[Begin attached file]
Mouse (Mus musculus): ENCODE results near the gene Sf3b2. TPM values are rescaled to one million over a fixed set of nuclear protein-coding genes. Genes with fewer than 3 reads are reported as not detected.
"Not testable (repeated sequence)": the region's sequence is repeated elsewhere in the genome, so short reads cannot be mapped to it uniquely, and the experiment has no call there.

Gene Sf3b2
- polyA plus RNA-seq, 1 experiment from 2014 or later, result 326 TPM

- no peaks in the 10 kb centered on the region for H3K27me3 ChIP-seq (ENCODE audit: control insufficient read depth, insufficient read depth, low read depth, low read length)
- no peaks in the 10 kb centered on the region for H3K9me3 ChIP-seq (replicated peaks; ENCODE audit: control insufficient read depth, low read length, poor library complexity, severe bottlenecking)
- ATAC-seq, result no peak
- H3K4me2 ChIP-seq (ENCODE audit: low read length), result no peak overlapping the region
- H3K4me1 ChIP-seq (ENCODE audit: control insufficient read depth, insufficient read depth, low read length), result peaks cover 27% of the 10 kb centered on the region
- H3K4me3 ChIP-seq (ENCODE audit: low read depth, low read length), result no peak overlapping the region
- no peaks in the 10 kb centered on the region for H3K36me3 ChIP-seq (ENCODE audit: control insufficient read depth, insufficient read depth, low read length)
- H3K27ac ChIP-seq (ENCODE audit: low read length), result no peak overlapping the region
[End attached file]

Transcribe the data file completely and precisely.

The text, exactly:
Mouse (Mus musculus): ENCODE results near the gene Sf3b2. TPM values are rescaled to one million over a fixed set of nuclear protein-coding genes. Genes with fewer than 3 reads are reported as not detected.
"Not testable (repeated sequence)": the region's sequence is repeated elsewhere in the genome, so short reads cannot be mapped to it uniquely, and the experiment has no call there.

Gene Sf3b2
- polyA plus RNA-seq, 1 experiment from 2014 or later, result 326 TPM

- no peaks in the 10 kb centered on the region for H3K27me3 ChIP-seq (ENCODE audit: control insufficient read depth, insufficient read depth, low read depth, low read length)
- no peaks in the 10 kb centered on the region for H3K9me3 ChIP-seq (replicated peaks; ENCODE audit: control insufficient read depth, low read length, poor library complexity, severe bottlenecking)
- ATAC-seq, result no peak
- H3K4me2 ChIP-seq (ENCODE audit: low read length), result no peak overlapping the region
- H3K4me1 ChIP-seq (ENCODE audit: control insufficient read depth, insufficient read depth, low read length), result peaks cover 27% of the 10 kb centered on the region
- H3K4me3 ChIP-seq (ENCODE audit: low read depth, low read length), result no peak overlapping the region
- no peaks in the 10 kb centered on the region for H3K36me3 ChIP-seq (ENCODE audit: control insufficient read depth, insufficient read depth, low read length)
- H3K27ac ChIP-seq (ENCODE audit: low read length), result no peak overlapping the region